U.S. Const. art. I, § 4, provides:

"The times, places and manner of holding elections for senators and representatives, shall be prescribed in each state by the legislature thereof; but the Congress may at any time by law make or alter such regulations, except as to the places of choosing senators."

Minn. Const. art. 7, § 2, reads as follows:

"No person not belonging to one of the classes specified in the preceding section; no person who has been convicted of treason or any felony, unless restored to civil rights; and no person under guardianship, or who may be non compos mentis or insane, shall be entitled or permitted to vote at any election in this State."

Minn. Const. art. 7, § 7, contains this provision:

"Every person who by the provisions of this article shall be entitled to vote at any election shall be eligible to any office which now is, or hereafter shall be, elective by the people in the district wherein he shall have resided thirty days previous to such election, except as otherwise provided in this Constitution, or the Constitution and law of the United States."

It is the contention of respondent that the provisions of Minn. Const. art. 7, §§ 2 and 1, are applicable to representatives in congress, and hence, by her conviction of a felony, appellant is disqualified from holding or seeking this office.

U.S. Const. art. I, § 5, provides that each house (of congress) shall be the judge of the elections, returns, and qualifications of its own members. "This provision gives the house of representatives exclusive jurisdiction to determine whether the respondent is or is not disqualified from becoming a member of that body." State ex rel. 25 Voters v. Selvig, 170 Minn. 406, 407, 212 N.W. 604; Williams v. Maas, 198 Minn. 516, 270 N.W. 586.

The office of representative in congress is a federal office created by the United States constitution. The qualifications of those who aspire to or hold this office are prescribed by the United States constitution, and the state may not enlarge or modify such qualifications. The provisions of U.S. Const. art. I, § 4, permitting the states to regulate the time, place, and manner of holding elections for members of congress, do not permit the state to add qualifications for such office not contained in the United States constitution. We have so held in State ex rel. Eaton v. Schmahl, 140 Minn. 219, 167 N.W. 481. All authorities, so far as we have been able to find, are in accord. None to the contrary have been called to our attention. Many of the authorities are collected in an exhaustive opinion of the Wyoming court in State ex rel. Johnson v. Crane, 65 Wyo. 189, 197 P.2d 864, and we see no need of repeating or reviewing them here.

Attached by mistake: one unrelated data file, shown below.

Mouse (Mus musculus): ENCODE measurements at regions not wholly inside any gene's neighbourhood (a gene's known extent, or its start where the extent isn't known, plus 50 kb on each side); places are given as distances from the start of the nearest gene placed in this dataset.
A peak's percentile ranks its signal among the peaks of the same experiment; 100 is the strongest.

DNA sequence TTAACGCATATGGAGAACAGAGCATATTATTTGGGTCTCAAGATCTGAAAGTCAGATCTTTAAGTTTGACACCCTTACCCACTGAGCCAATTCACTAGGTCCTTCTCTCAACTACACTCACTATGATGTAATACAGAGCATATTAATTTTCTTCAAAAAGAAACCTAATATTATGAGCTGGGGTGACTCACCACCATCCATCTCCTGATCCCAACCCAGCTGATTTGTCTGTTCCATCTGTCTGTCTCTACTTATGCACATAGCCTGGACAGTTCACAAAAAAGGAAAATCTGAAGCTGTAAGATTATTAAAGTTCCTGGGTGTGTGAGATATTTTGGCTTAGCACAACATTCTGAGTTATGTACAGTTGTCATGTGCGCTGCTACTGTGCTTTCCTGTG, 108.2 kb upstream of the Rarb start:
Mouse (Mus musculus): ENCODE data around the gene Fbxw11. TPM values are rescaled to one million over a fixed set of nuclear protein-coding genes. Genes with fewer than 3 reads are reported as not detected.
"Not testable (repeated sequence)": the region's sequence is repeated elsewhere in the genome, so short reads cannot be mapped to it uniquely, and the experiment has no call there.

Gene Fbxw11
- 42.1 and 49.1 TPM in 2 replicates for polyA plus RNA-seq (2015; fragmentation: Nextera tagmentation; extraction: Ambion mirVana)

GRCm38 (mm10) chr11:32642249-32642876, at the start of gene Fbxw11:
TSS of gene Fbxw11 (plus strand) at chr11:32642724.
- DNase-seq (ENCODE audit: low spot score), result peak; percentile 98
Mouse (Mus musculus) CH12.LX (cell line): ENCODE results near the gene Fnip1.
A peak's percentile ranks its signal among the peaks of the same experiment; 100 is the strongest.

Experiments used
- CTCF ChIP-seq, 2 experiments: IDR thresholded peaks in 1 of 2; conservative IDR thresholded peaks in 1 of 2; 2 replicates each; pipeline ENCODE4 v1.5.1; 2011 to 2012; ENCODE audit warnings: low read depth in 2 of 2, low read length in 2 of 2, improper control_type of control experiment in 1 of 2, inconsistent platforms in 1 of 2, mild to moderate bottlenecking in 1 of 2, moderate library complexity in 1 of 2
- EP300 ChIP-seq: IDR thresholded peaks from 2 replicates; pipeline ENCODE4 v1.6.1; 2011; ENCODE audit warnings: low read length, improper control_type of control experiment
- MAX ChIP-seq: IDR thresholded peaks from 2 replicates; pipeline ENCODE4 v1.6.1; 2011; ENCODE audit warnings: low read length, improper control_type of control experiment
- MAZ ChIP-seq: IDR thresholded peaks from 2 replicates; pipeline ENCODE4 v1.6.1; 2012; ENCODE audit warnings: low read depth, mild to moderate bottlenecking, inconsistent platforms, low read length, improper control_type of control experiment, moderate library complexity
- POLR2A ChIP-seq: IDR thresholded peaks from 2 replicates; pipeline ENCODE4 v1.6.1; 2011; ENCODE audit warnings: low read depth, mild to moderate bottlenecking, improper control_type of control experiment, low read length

The order of the trial court is reversed.


Summaries of

Danielson v. Fitzsimmons

Supreme Court of Minnesota
Nov 1, 1950
232 Minn. 149 (Minn. 1950)

holding that state cannot render person convicted of conspiracy to overthrow the government ineligible for Congress

Summary of this case from Campbell v. Davidson

noting that the qualifications for election to Congress "are prescribed by the United States constitution, and the state may not enlarge or modify such qualifications"

Summary of this case from De La Fuente v. Simon
Case details for

Danielson v. Fitzsimmons

Case Details

Full title:STANLEY E. DANIELSON v. ROBERT F. FITZSIMMONS. GRACE H. CARLSON, APPELLANT

Court:Supreme Court of Minnesota

Date published: Nov 1, 1950

Citations

232 Minn. 149 (Minn. 1950)
44 N.W.2d 484